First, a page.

Brownlee, Bonnie J. (1988). Conducting Evaluation Research Abroad: Some Things They Don't Exactly Tell You. This paper chronicles the anecdotal evidence of unexpected problems that emerged in two mass communication projects in Central America. The aim is to highlight the most salient "people-related" issues faced by mass communication evaluation researchers who work in alien cultures. The paper argues that graduate students in schools of journalism and mass communication are well trained in theory, methods, and statistical analysis but are not so well prepared to deal with the obstacles put up by people and the organizations they represent in field settings. The paper states that this problem is particularly true for those who intend to work in evaluation research in developing countries. The two projects discussed in the paper dealt with non-formal community educational radio and were located in isolated regions of Nicaragua and Honduras. Personal experiences of the author during these projects are recounted while observations drawn from literature that addresses evaluation research are integrated in the text. The paper makes the case that the field of journalism and mass communication needs to prepare graduates better to handle these "people-related" issues. (Thirteen notes are included.) Descriptors: Cultural Context, Developing Nations, Evaluation, Field Studies

Institute of International Education, New York, NY. (1986). Regional Education Profile: Central America. Profiles of the educational systems in the seven Central American countries are presented, along with an introductory essay by Rene Greenwald, "Higher Education in Central America: Trends and Developments: 1985-86." Country profiles are provided for Belize, Costa Rica, El Salvador, Guatemala, Honduras, Nicaragua, and Panama. For each country, an overview of the elementary/secondary and postsecondary system is presented, along with descriptions of specific colleges and universities and information on student placement in the U.S. university system. Teacher training and sources of financial aid for overseas study are also briefly reviewed in the profiles. Sources of information on U.S. education in each country are also identified, and glossaries of terms are included. The essay identifies 18 trends developing in Central America and indicates how U.S. institutions can begin to respond to regional development needs. Trends include: emphasis on the development of in-country, graduate-level programs; continuing demand for university and technical-level training; increased tuition fees at public universities; and the prospect that financial aid for study abroad will focus on fields that are not offered domestically and are a priority for national development, especially at the graduate level. Descriptors: Case Studies, Educational Trends, Elementary Secondary Education, Foreign Countries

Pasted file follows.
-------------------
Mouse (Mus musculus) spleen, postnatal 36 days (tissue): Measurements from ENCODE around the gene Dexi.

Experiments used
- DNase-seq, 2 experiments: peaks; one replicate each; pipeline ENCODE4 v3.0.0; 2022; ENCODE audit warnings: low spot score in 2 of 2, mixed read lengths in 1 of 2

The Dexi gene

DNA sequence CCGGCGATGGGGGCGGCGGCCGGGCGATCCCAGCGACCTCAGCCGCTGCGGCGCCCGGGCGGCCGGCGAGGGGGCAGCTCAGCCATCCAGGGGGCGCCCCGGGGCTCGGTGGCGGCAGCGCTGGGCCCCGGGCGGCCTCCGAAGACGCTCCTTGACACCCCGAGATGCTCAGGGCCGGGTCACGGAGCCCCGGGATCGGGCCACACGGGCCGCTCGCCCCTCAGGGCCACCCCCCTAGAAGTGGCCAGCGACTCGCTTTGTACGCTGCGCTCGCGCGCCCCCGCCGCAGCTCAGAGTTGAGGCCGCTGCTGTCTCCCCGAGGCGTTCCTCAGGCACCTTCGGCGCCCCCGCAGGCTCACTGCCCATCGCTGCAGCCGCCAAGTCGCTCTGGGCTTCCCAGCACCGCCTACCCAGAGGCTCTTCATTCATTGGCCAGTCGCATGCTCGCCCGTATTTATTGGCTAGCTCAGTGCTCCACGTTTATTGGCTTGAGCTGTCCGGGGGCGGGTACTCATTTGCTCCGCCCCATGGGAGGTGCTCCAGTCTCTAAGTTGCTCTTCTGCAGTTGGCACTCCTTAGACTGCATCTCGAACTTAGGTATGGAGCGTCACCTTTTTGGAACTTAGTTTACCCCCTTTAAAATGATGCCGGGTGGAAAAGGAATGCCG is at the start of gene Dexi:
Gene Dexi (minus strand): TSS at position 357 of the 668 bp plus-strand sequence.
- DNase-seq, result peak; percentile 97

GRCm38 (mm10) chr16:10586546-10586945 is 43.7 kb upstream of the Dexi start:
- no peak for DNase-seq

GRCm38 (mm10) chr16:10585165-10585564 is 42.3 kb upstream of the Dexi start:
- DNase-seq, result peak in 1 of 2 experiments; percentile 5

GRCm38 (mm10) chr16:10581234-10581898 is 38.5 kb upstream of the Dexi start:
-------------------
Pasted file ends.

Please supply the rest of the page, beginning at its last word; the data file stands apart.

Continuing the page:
Oklahoma City Public School System, OK. (1970). BAM Social Studies Supplement: Why Do Nations Engage in World Trade?. This nongraded resource unit was prepared to give the teacher examples of social studies activities that emphasize economic concepts. It presupposes some knowledge of economics, therefore it is not designed primarily for younger children. The major themes are: producing, distributing, and consuming food, clothing, shelter, and services. Canada, United States, Mexico, Honduras, and Brazil are specifically considered. On the question of world trade, it is assumed that people are interdependent and must help each other in obtaining and providing goods and services. The major question is followed by four subproblems: 1) what evidence of world trade do we find in our homes; 2) what are the productive resouces necessary to provide goods for world trade; 3) how does market determine what products are imported and exported; and, 4) how do governmental policies influence trade among nations? Within each of these problem areas, the format includes: specific questions, related concepts, behavioral objectives, techniques for assessment, and resource materials. For the teachers convenience, alternative or supplementary materials, and two charts are included.   [More]  Descriptors: Behavioral Objectives, Concept Teaching, Curriculum, Economics

Waggoner, Barbara Ashton; Waggoner, George R. (1986). Universities of the Caribbean Region–Struggles to Democratize. An Annotated Bibliography. An annotated bibliography on universities in the Caribbean region for the period since World War II is presented. The focus is on access to universities. For book citations, each annotation contains the author's name, publication title, place of publication, publisher, date, and number of pages. Journal references consist of author, title of article, name of journal, volume number, date, and page numbers. Newspapers, monographs, and other periodicals are also included. The first section, which covers 329 publications, is a general coverage on universities. Annotations are also provided on 172 publications on the University of West Indies. The remainder of the bibliography covers countries/areas. The countries/areas and number of publications for each are as follows: Colombia (83), Costa Rica (90), Cuba (166), Dominican Republic (96), French Antilles (59), Guyana (55), Haiti (16), Honduras (25), Mexico (38), Netherlands Antilles (21), Nicaragua (74), Panama (75), Puerto Rico (83), U.S. Virgin Islands (7), and Venezuela (213). Appended are a list of foreign periodicals and an author index. Descriptors: Access to Education, Annotated Bibliographies, College Attendance, Developing Nations